Water erosion from the road above and heavy use where red, green and black trails join meant the trail had become slow and technical, according to new Forestry Commission ranger Andy Braund.
Repairs have restored the trail to its faster, swoopy self, Andy said. “It’s looking pretty good now, we’ve put in berms, table tops, hip jumps.”
And for those who liked the more technical elements of the trail, this is just the end of the beginning: “The bottom section remains rocky,” Andy says. “And the top surface tends to wear away over the course of a year, exposing the rocks, so it’ll change and become rockier. But you’re never going to please everyone.”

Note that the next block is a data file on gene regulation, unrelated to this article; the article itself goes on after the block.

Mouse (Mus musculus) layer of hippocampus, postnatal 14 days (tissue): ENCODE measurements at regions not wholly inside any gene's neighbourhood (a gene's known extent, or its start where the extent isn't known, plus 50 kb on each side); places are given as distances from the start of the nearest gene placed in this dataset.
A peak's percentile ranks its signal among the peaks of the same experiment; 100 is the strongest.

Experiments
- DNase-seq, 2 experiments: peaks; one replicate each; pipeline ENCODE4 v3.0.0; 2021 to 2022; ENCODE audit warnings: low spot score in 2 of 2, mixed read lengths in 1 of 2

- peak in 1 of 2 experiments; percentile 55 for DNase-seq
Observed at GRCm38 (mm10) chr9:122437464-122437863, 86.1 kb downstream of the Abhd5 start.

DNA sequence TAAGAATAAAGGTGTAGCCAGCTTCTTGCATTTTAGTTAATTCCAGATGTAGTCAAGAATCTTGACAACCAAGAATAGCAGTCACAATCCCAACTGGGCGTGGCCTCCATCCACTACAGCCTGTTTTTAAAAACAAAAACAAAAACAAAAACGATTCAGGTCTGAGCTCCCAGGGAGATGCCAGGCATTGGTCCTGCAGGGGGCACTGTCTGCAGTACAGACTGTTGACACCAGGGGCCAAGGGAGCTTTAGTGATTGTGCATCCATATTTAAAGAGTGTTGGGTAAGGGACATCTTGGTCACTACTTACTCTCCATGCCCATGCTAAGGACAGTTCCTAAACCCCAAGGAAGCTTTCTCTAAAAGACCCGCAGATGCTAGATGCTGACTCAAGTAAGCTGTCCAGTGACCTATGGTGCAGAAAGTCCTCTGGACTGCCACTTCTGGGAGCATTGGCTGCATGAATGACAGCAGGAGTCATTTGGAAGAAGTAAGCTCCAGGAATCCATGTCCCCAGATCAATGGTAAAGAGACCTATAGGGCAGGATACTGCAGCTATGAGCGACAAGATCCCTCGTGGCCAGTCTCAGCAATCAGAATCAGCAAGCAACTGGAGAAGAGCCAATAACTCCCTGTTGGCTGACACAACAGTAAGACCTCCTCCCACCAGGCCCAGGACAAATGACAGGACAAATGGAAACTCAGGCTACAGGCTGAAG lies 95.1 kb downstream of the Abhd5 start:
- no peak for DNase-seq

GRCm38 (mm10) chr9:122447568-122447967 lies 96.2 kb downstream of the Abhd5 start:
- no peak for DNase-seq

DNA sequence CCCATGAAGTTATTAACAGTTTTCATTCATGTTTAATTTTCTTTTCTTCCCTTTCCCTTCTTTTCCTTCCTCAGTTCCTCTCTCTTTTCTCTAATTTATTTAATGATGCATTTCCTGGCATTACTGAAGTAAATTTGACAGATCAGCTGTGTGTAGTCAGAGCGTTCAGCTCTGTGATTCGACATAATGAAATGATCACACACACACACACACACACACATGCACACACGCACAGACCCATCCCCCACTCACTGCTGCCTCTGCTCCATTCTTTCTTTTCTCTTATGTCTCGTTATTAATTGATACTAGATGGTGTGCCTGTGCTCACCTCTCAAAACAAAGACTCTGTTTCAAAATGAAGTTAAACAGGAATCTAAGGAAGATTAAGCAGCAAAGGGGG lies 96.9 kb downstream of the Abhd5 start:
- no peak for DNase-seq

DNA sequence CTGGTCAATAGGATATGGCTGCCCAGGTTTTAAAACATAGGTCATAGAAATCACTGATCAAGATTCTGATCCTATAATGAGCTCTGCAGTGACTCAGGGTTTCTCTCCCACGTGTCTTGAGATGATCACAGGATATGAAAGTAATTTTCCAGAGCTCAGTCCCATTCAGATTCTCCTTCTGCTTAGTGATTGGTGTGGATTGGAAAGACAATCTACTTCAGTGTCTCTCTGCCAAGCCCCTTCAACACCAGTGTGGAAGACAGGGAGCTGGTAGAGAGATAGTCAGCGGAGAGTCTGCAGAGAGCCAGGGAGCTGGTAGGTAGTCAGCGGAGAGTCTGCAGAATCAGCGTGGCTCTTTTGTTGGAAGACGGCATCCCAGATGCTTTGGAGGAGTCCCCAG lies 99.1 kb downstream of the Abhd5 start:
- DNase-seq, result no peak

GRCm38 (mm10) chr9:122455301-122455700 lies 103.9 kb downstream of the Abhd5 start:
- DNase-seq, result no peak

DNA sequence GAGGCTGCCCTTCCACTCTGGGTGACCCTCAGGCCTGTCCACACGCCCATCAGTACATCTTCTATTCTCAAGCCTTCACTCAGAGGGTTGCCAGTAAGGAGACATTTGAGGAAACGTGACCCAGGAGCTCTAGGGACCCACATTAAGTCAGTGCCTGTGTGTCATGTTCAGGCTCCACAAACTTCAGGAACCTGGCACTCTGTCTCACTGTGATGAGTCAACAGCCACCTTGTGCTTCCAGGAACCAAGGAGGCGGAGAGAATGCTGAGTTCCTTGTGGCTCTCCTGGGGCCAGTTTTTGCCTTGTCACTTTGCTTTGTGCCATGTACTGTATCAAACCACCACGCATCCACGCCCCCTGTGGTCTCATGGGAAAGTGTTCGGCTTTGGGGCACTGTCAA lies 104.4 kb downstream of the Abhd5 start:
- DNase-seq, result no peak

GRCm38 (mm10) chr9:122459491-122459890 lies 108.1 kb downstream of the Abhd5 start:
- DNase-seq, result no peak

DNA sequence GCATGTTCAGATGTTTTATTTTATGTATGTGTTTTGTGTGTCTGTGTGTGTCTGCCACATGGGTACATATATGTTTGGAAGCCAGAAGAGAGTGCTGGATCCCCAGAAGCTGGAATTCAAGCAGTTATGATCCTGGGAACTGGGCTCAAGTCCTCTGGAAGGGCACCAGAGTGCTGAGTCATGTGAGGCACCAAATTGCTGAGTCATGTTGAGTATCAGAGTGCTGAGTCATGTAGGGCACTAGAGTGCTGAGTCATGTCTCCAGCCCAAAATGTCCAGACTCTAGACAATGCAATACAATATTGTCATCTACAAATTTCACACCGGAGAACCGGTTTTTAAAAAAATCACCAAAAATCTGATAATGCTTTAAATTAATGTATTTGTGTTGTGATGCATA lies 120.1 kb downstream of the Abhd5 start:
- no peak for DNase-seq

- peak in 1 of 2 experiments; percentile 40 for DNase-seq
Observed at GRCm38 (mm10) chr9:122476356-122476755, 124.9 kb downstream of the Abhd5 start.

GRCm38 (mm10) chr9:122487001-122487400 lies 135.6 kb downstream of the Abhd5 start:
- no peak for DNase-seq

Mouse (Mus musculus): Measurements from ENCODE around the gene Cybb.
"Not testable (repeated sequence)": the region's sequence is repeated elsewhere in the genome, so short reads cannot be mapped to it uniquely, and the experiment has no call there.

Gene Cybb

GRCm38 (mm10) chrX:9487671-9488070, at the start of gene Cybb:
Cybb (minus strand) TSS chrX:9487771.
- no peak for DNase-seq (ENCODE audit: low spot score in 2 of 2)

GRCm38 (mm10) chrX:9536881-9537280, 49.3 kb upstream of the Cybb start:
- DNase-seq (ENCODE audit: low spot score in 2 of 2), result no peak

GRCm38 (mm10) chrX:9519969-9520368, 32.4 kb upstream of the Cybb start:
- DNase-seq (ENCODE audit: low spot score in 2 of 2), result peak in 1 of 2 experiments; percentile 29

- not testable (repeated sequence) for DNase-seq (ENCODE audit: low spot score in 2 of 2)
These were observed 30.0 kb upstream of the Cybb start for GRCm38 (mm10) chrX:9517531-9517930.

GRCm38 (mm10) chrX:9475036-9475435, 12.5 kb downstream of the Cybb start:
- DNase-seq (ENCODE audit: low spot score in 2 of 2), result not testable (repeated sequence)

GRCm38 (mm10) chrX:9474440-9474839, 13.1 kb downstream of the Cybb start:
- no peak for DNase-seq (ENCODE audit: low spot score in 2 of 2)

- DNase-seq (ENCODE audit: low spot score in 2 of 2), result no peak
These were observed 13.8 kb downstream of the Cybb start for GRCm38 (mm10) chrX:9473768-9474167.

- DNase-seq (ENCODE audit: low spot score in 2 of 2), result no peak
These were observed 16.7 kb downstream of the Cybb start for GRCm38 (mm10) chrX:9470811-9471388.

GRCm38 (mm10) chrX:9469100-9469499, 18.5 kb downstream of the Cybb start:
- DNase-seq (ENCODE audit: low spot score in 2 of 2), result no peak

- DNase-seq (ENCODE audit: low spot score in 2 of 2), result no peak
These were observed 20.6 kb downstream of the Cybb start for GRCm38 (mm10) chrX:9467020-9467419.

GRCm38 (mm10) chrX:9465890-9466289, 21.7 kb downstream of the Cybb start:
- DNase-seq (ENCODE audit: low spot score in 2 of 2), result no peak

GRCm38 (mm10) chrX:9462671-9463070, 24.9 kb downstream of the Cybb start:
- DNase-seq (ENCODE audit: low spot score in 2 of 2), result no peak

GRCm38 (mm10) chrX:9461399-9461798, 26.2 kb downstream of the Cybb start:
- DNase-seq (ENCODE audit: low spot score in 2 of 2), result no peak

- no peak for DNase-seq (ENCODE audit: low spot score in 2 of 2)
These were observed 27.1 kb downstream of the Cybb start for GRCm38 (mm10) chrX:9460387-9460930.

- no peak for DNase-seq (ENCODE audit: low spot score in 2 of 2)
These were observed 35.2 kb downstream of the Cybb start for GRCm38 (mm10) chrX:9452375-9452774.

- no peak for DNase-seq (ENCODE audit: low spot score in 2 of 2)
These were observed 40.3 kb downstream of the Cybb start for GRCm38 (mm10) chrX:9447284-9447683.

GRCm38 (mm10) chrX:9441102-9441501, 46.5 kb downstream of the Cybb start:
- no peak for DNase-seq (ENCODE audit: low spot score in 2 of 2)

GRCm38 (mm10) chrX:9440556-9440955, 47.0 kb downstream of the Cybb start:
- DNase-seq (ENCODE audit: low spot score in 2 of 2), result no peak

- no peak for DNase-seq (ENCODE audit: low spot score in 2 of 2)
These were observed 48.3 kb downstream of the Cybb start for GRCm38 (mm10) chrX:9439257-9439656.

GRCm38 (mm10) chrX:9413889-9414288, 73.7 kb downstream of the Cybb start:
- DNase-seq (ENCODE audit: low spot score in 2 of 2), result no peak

As well as rebuilds, the Forestry Commission has plans to build new trails at Coed y Brenin, including a blue route. “We have a family, green trail, red and black trails, but we want to develop something to bridge between from beginner to more expert.
“Initial work has been done at looking at the blue trail, a route has been laid out and we’re now looking at funding. It probably takes about 12-18 months to get something up and running, because the project has to be put out to tender, planning permission applied for.”